Anyone can lose their footing in life, but since 2011 a program called Coldest Night of the Year has invited people to walk through the cold and dark to aid those who’s own walk through life has been a challenge.
This year Sooke residents will be invited to take part.
It’s all an initiative of the Sooke Shelter Society.
“Our goal is to raise $20,000 on our first walk, and we’ll be using that money to buy tents, sleeping bags, shoes, socks and warm clothing for Sooke’s homeless population,” Sherry Thompson, Sooke Shelter Society president, said.
“This year’s weather has already been a challenge to our homeless and we’re doing our best to do what we can with very limited funding.”
Thompson estimates the Sooke Region is home to as many as 60 homeless people, but points out that not all of those people are on the street at any point in time.
“There are some who live rough, but there is a whole other group who rely on couch-surfing to survive. These people get shelter from people they know, but that shelter is not permanent and can end at any time, putting those people back out in the cold,” Thompson said.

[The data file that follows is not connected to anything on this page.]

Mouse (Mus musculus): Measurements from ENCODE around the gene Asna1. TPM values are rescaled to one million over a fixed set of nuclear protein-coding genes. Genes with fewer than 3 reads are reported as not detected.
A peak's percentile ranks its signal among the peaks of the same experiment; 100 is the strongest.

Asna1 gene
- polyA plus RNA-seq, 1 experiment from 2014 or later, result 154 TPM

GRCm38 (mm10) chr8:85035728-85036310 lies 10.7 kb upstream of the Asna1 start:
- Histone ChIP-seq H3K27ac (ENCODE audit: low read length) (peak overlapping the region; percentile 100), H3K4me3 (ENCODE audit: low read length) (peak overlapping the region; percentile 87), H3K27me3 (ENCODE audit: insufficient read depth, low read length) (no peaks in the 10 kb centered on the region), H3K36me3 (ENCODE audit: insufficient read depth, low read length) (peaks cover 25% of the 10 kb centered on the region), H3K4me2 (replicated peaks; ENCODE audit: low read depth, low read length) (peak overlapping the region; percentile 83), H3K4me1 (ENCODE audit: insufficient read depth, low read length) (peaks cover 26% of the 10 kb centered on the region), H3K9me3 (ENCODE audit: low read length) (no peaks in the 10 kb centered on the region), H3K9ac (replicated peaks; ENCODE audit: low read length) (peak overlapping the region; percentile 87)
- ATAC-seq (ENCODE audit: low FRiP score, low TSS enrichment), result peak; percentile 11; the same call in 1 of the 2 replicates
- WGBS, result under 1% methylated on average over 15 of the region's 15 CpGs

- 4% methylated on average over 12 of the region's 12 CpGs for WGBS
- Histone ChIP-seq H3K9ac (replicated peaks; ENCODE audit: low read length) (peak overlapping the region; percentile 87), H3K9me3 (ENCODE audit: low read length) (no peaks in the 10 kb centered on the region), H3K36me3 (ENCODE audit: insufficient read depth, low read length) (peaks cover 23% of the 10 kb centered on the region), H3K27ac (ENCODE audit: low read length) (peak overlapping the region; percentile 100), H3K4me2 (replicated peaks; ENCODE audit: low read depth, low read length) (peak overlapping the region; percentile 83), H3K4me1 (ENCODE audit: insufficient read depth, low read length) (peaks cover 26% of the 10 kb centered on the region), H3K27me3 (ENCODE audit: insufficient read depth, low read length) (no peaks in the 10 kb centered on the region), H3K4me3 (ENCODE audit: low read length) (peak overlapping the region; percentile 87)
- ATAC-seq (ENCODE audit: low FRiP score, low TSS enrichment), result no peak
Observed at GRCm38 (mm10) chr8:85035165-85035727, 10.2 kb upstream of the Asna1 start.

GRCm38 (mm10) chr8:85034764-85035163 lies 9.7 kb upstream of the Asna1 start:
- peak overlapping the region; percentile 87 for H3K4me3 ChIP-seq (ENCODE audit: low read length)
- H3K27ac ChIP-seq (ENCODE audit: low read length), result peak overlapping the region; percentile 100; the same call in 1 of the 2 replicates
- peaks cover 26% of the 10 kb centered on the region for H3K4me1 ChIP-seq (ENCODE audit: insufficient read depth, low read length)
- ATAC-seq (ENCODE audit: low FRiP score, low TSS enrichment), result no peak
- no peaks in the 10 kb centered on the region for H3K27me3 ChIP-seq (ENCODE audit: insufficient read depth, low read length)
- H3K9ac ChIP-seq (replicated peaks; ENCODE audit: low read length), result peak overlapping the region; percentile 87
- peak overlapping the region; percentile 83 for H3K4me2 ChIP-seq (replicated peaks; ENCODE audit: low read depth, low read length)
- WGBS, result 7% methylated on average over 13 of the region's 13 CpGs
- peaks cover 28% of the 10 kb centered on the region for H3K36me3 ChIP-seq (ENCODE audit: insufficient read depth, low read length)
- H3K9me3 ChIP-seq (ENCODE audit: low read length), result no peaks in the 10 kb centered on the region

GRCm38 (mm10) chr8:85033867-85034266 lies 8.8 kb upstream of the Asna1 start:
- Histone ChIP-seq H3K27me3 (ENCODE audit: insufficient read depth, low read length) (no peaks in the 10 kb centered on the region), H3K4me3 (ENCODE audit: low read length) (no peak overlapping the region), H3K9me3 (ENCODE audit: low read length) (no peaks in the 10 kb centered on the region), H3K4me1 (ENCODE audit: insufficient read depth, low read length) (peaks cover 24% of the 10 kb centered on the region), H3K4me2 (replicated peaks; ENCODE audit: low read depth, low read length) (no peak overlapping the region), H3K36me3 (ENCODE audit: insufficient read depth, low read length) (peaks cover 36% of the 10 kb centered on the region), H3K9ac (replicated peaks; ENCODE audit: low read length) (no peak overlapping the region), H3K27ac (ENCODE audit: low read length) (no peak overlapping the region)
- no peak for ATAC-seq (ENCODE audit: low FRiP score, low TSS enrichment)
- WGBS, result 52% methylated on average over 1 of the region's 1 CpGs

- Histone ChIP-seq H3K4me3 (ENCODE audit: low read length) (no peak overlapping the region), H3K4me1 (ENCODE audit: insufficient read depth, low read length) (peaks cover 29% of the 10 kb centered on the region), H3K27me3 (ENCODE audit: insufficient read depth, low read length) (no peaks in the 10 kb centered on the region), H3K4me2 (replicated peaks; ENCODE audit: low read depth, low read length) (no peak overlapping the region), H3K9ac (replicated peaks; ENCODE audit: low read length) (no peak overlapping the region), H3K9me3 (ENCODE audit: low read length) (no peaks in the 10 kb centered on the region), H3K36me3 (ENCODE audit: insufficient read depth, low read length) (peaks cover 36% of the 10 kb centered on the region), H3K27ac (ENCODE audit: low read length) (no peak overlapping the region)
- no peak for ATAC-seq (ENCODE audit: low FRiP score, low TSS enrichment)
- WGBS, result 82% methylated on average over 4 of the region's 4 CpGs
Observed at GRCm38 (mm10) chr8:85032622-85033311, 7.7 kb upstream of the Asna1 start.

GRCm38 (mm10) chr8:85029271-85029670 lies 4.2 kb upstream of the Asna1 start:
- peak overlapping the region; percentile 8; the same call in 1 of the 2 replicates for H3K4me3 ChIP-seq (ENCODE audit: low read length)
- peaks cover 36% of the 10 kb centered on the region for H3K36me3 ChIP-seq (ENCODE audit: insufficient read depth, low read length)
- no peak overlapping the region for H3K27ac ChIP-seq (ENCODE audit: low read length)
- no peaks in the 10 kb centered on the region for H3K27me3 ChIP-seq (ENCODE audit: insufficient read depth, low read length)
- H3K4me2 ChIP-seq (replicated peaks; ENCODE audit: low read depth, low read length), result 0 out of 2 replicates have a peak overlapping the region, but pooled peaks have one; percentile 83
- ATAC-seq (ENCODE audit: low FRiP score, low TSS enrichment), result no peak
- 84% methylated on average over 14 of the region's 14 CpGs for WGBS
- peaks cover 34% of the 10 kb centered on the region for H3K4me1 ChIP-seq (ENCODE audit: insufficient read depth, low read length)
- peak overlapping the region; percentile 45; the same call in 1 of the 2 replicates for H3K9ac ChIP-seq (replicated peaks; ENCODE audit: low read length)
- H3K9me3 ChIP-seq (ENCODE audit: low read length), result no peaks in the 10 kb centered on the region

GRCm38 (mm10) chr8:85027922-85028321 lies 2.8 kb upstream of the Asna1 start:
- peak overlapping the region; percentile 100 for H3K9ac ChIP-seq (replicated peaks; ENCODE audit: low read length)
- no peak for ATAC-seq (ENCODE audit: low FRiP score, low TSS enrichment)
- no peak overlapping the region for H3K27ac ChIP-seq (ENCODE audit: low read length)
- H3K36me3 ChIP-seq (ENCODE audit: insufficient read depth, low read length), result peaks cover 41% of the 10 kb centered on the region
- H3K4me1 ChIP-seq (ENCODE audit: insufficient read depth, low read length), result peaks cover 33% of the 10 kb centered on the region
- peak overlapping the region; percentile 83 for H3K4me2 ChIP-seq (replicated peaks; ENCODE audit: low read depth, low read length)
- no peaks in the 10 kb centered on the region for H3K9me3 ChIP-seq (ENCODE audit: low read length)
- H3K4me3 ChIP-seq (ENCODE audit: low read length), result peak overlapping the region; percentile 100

Although the walk is still a month away, the society is working to sign up walkers for the event and is encouraging the formation of local teams to support the event.
“We reached out to Journey Middle School where the Grade 6 class has challenged the other classes to see who can raise the most funds,” Thompson said.
“We’ve also got some businesses and service clubs who have expressed interest as well as groups of friends who want to take part.”
The Coldest Night of the Year Walkathon is a fun, family friendly national walk that helps raise funds for a host of charities that serve the hungry, homeless and other hurting people across Canada. The event operates in more than 200 cities across the country, with several events being run in Greater Victoria.
“In Sooke we’ll be doing a five-kilometre walk on the evening of Feb. 22, starting out at the Sooke Child, Youth and Family Centre (6672 Wadams Way) at 4 p.m. and looping around through town before ending back up at the centre. There’ll be some rest stops with hot drinks, and at the end we’ll have some soup or chili for the walkers to warm up with,” Thompson said.
“It’s going to be a bit cold, but it should be fun. It’s for a great cause.”
Anyone wishing to be a part of the walk by registering as a single walker or by forming a team, or by registering to volunteer or make a donation is invited to call the Sooke Shelter Society at 250-858-7700 or online at cnoy.org/location/sooke.